cat and next line continuation ‘\’

This one, gave me one, huge, headache.

> cat script.sh
#!/bin/bash
cat file \
 | sed "s|aa|bb|g"

> touch file
> ./script.sh
cat:  : No such file or directory
./script.sh: line 3: syntax error near unexpected token `|'
./script.sh: line 3: ` | sed "s|aa|bb|g"'

Yes, you are right, there is an extra space at the end of line cat file \ .


macOS + VIM + Modifer Keys… – make life easier


yank the line

Whenever you need that line – without leading spaces, and without new line character: ^y$.


retreat

> svn merge -r HEAD:some_revision_back_in_time .

indent

> indent -npsl -bli0 -brs -br -brf -bs -cdw -ce -cs -i2

xz

# This one works for macOS

> tar zxf archive.xz

macOS – disable notifications

I am not sure who’s idea was it to force people to use notifications. The first thing I always do (after installing macOS) is going to System Preferences -> Notifications -> Turn on Do Not Disturb. There is no other way, unless you want to be disturbed every, freaking, minute :)


/dev/ufs/ no such file or directory

I was struggling for quite some time with my USB backup drive attached to NAS server based on FreeBSD. From time to time, during boot time, I was getting error

/dev/ufs/usbstorage no such file or directory

and machine was going into single user mode. It turned out, that adding late inside /etc/fstab was enough to solve the issue.

/dev/ufs/usbstorage   /media/usbstorage   ufs   rw,late   0   0

It solved the problem of missing location during the boot time.


NetBeans – make macOS installer beautiful again

It’s fairly easy to make macOS like Application based on zip file distributed by Apache. All you need to do is to create structure like this:

NetBeans.app
|-- Contents
|   |-- Info.plist
|   |-- MacOS
|   |   `-- NetBeans
|   `-- netbeans.content
`-- Icon\r

and make sure to run actual application inside NetBeans wrapper script

#!/usr/bin/env bash

ABSPATH=$(cd "$(dirname "$0")"; pwd)

${ABSPATH}/../netbeans.content/bin/netbeans

Then, you need just a little bit of this, a little bit of that, and you can end up with something like this :)


vsftpd and nasty ‘vsftpd failed – probably invalid config.’ error

If you have encountered this sort of issue

 * Starting FTP server vsftpd
 * vsftpd failed - probably invalid config.

try this one. Inside /etc/init.d/vsftpd replace these lines

  start-stop-daemon --start --background -m ...

  n=0
  while [ ${n} -le 5 ]

with this one

  start-stop-daemon --start --background -m ...

  sleep 1  # this one, will remove race condition

  n=0
  while [ ${n} -le 5 ]

I have spent few hours to resolve this one ;)


NetCAT – NetBeans 10 and testing FTP connections
– Docker based

That’s yet another post about making live easier through Docker. This time, I am focusing on FTP.

Testing FTP features in PHP based project requires running FTP server. And, let’s be honest, this is a place where you can face some issues. First of all, you have to have FTP server running, you have to convince your FTP server admin to give you some space there, and you have to convince him to allow you to play with WWW storage :) I guess, you can call it a challange.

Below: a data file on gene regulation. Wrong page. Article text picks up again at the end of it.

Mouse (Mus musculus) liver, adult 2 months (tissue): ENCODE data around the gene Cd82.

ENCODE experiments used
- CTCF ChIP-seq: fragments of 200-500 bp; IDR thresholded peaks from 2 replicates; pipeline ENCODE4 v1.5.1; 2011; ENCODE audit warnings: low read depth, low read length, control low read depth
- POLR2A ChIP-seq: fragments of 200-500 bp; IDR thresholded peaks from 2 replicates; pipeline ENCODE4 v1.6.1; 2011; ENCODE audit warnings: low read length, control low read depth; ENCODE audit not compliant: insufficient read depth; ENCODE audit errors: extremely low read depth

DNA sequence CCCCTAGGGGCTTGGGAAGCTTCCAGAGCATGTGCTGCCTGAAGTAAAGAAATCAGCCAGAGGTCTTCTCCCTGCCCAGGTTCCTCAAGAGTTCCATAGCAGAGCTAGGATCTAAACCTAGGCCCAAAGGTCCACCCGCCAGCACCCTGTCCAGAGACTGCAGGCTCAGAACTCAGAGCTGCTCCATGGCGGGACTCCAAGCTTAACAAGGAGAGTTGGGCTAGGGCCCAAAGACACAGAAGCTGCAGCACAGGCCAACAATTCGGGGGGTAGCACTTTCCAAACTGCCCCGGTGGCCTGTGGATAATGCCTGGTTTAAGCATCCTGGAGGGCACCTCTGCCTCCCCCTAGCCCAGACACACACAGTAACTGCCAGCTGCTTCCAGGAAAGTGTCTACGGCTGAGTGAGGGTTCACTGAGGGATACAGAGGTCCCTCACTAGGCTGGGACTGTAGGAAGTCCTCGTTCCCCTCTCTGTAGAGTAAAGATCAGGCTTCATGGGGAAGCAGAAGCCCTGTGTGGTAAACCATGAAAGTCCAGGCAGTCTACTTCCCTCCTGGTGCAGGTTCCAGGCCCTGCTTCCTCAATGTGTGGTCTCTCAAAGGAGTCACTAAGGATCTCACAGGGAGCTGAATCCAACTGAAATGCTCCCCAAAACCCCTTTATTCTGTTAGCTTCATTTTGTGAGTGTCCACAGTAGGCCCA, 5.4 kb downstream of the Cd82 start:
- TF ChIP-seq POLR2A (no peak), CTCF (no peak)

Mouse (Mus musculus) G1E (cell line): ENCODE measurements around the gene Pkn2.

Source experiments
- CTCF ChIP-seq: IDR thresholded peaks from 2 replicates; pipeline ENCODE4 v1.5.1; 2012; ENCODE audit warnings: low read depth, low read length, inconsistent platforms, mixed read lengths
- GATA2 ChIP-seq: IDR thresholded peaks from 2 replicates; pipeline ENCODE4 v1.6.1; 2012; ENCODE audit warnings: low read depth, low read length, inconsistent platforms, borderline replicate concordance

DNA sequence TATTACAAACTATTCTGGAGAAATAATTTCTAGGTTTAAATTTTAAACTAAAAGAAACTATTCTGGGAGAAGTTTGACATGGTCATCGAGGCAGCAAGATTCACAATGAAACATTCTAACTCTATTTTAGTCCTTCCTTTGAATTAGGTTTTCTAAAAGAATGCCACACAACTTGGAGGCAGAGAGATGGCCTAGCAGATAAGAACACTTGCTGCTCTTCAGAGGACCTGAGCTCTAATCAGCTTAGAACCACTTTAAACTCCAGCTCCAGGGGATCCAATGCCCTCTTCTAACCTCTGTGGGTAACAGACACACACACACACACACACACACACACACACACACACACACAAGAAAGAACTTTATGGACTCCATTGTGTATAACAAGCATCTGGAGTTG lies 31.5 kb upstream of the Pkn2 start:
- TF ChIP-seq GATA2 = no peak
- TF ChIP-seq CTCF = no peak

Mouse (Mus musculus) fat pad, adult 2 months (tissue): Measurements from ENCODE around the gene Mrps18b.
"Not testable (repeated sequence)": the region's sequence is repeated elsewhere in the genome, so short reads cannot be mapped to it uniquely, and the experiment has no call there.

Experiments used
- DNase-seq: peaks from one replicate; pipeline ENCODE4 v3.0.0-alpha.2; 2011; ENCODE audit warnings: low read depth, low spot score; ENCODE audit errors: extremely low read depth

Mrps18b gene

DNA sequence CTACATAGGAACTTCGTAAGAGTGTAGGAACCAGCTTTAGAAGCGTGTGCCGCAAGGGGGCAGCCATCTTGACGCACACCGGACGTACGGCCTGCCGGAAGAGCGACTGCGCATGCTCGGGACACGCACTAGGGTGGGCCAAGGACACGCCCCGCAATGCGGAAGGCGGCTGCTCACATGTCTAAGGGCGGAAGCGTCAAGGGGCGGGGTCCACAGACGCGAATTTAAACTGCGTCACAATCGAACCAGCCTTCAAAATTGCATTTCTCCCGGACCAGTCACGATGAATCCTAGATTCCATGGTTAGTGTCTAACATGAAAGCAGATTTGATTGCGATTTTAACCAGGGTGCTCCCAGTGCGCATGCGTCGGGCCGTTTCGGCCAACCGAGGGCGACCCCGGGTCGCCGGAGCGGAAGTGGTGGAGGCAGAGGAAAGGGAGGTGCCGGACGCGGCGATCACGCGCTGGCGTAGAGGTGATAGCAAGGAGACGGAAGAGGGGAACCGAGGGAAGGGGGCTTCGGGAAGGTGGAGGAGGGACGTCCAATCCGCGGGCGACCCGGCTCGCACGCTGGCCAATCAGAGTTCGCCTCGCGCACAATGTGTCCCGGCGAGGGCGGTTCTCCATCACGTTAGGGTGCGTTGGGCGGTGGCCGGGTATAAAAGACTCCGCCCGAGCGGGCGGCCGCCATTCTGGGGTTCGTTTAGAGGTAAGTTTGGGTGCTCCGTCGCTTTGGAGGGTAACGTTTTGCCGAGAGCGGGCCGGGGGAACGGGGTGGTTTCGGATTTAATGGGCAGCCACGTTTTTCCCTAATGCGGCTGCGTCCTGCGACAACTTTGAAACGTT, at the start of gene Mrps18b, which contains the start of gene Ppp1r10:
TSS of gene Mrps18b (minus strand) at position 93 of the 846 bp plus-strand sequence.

Another approach is to set up your own machine – doable.

And yet another approach is to use specially crafted Docker image. Brought to you as a dedicated solution for all your NetCAT testing related troubles ;)

> git clone https://github.com/mkowsiak/FTPDocker.git

That’s almost everything you need to do. There are just few more steps to go. Simply build it, run it and let it go.

You can run container with one of three, available, flavors: implicit_ssl, explicit_ssl, or no_ssl.

> docker build -t ftptest .

> docker run -i -t \
  -p 80:80 \
  -p 2020:20 \
  -p 2021:21 \
  -p 990:990 \
  -p 21100-21110:21100-21110 \
  ftptest /bin/start.sh no_ssl

After it is successfully started you will be able to read

        *************************************************

              https://github.com/mkowsiak/FTPDocker

        *************************************************

        NetCAT FTP testing server
        -------------------------
        - FTP User: html
        - FTP Password: html
        -------------------------

That’s it. We have server running. And, it’s not just a FTP server. We have apache2 on board as well.

To get it running inside NetBeans, we simply have to configure PHP Application from Remote Server. Once you are there, make sure to use proper settings for the project

and location of the server (make sure to clear Upload Directory) field.

While setting up FTP connection, you can choose Pure FTP when you have started container with nossl option, or you can use Explicit FTP using TLS when you have started container with ssl option.

That’s it. You have your own, remote, PHP project ready for development

 


CLI, diff, and something like meld